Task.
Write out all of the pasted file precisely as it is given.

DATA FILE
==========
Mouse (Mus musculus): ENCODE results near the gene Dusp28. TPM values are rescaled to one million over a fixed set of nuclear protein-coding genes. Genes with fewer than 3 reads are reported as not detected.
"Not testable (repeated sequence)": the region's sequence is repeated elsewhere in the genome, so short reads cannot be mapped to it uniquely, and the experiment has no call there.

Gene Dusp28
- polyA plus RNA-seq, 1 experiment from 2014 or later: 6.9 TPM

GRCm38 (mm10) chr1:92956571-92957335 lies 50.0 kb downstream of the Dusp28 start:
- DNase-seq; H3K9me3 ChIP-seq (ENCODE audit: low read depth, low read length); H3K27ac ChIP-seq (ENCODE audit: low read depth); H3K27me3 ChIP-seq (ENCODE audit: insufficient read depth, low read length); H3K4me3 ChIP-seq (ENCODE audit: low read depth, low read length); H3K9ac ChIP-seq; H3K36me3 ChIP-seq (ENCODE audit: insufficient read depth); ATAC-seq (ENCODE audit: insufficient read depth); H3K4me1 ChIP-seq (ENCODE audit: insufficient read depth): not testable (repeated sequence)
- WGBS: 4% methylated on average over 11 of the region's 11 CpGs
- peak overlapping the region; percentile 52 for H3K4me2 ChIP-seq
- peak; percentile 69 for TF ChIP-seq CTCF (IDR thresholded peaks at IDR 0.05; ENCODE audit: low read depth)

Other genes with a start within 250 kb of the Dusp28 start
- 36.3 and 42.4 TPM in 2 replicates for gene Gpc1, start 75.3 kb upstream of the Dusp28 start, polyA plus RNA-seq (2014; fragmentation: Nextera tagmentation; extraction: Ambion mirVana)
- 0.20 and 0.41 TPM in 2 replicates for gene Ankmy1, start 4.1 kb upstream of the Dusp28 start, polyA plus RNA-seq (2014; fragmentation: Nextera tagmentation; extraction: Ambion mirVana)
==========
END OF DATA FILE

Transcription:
Mouse (Mus musculus): ENCODE results near the gene Dusp28. TPM values are rescaled to one million over a fixed set of nuclear protein-coding genes. Genes with fewer than 3 reads are reported as not detected.
"Not testable (repeated sequence)": the region's sequence is repeated elsewhere in the genome, so short reads cannot be mapped to it uniquely, and the experiment has no call there.

Gene Dusp28
- polyA plus RNA-seq, 1 experiment from 2014 or later: 6.9 TPM

GRCm38 (mm10) chr1:92956571-92957335 lies 50.0 kb downstream of the Dusp28 start:
- DNase-seq; H3K9me3 ChIP-seq (ENCODE audit: low read depth, low read length); H3K27ac ChIP-seq (ENCODE audit: low read depth); H3K27me3 ChIP-seq (ENCODE audit: insufficient read depth, low read length); H3K4me3 ChIP-seq (ENCODE audit: low read depth, low read length); H3K9ac ChIP-seq; H3K36me3 ChIP-seq (ENCODE audit: insufficient read depth); ATAC-seq (ENCODE audit: insufficient read depth); H3K4me1 ChIP-seq (ENCODE audit: insufficient read depth): not testable (repeated sequence)
- WGBS: 4% methylated on average over 11 of the region's 11 CpGs
- peak overlapping the region; percentile 52 for H3K4me2 ChIP-seq
- peak; percentile 69 for TF ChIP-seq CTCF (IDR thresholded peaks at IDR 0.05; ENCODE audit: low read depth)

Other genes with a start within 250 kb of the Dusp28 start
- 36.3 and 42.4 TPM in 2 replicates for gene Gpc1, start 75.3 kb upstream of the Dusp28 start, polyA plus RNA-seq (2014; fragmentation: Nextera tagmentation; extraction: Ambion mirVana)
- 0.20 and 0.41 TPM in 2 replicates for gene Ankmy1, start 4.1 kb upstream of the Dusp28 start, polyA plus RNA-seq (2014; fragmentation: Nextera tagmentation; extraction: Ambion mirVana)